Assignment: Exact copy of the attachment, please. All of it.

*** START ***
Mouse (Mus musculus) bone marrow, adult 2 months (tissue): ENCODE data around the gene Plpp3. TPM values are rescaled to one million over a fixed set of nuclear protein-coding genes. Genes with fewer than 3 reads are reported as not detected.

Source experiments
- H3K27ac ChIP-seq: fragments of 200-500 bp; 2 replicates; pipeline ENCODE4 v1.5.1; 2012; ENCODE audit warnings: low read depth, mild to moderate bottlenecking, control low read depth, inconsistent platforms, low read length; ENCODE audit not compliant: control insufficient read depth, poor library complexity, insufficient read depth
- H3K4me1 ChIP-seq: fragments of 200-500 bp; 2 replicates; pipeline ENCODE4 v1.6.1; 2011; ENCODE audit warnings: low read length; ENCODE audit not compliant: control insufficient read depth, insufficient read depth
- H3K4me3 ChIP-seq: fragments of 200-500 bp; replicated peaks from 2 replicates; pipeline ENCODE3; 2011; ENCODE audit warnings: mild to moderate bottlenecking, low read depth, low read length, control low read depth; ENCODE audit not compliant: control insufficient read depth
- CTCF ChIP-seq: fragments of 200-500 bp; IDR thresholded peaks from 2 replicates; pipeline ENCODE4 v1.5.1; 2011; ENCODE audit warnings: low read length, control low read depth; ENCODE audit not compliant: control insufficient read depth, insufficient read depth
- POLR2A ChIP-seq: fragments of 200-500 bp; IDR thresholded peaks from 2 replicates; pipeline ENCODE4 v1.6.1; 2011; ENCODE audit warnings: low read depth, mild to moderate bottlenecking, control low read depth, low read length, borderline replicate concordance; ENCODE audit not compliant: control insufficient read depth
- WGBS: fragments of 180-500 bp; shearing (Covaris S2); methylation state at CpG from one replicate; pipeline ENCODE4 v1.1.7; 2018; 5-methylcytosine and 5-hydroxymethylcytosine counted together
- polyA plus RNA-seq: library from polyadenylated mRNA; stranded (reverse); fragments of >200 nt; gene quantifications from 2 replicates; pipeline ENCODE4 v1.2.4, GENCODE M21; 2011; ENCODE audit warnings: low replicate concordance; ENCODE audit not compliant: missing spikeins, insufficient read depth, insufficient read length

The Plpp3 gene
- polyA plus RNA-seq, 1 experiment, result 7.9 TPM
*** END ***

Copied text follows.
Mouse (Mus musculus) bone marrow, adult 2 months (tissue): ENCODE data around the gene Plpp3. TPM values are rescaled to one million over a fixed set of nuclear protein-coding genes. Genes with fewer than 3 reads are reported as not detected.

Source experiments
- H3K27ac ChIP-seq: fragments of 200-500 bp; 2 replicates; pipeline ENCODE4 v1.5.1; 2012; ENCODE audit warnings: low read depth, mild to moderate bottlenecking, control low read depth, inconsistent platforms, low read length; ENCODE audit not compliant: control insufficient read depth, poor library complexity, insufficient read depth
- H3K4me1 ChIP-seq: fragments of 200-500 bp; 2 replicates; pipeline ENCODE4 v1.6.1; 2011; ENCODE audit warnings: low read length; ENCODE audit not compliant: control insufficient read depth, insufficient read depth
- H3K4me3 ChIP-seq: fragments of 200-500 bp; replicated peaks from 2 replicates; pipeline ENCODE3; 2011; ENCODE audit warnings: mild to moderate bottlenecking, low read depth, low read length, control low read depth; ENCODE audit not compliant: control insufficient read depth
- CTCF ChIP-seq: fragments of 200-500 bp; IDR thresholded peaks from 2 replicates; pipeline ENCODE4 v1.5.1; 2011; ENCODE audit warnings: low read length, control low read depth; ENCODE audit not compliant: control insufficient read depth, insufficient read depth
- POLR2A ChIP-seq: fragments of 200-500 bp; IDR thresholded peaks from 2 replicates; pipeline ENCODE4 v1.6.1; 2011; ENCODE audit warnings: low read depth, mild to moderate bottlenecking, control low read depth, low read length, borderline replicate concordance; ENCODE audit not compliant: control insufficient read depth
- WGBS: fragments of 180-500 bp; shearing (Covaris S2); methylation state at CpG from one replicate; pipeline ENCODE4 v1.1.7; 2018; 5-methylcytosine and 5-hydroxymethylcytosine counted together
- polyA plus RNA-seq: library from polyadenylated mRNA; stranded (reverse); fragments of >200 nt; gene quantifications from 2 replicates; pipeline ENCODE4 v1.2.4, GENCODE M21; 2011; ENCODE audit warnings: low replicate concordance; ENCODE audit not compliant: missing spikeins, insufficient read depth, insufficient read length

The Plpp3 gene
- polyA plus RNA-seq, 1 experiment, result 7.9 TPM